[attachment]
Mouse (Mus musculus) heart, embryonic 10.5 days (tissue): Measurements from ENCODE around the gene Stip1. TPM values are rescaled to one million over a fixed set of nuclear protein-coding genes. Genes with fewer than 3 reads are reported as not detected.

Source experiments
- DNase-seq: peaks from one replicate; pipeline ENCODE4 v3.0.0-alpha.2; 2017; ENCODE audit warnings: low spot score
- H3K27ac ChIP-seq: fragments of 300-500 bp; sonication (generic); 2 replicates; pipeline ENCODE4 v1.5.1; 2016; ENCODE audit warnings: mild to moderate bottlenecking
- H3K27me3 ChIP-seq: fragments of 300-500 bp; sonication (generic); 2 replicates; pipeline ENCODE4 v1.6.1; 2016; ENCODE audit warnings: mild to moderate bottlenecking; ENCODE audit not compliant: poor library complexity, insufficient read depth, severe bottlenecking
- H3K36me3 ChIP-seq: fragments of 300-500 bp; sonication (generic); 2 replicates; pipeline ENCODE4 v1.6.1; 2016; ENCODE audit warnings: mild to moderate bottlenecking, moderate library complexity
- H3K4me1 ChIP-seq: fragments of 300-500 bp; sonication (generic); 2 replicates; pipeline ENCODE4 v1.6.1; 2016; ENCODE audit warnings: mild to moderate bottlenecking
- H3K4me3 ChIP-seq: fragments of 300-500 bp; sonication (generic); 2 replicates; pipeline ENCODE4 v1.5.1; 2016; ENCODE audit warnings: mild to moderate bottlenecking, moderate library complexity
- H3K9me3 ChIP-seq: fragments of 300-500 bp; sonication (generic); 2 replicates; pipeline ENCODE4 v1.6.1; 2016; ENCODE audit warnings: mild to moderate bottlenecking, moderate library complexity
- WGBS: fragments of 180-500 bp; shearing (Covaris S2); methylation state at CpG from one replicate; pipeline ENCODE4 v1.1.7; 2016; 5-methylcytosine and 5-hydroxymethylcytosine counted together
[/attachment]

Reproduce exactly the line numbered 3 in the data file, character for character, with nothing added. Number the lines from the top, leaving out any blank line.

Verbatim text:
- DNase-seq: peaks from one replicate; pipeline ENCODE4 v3.0.0-alpha.2; 2017; ENCODE audit warnings: low spot score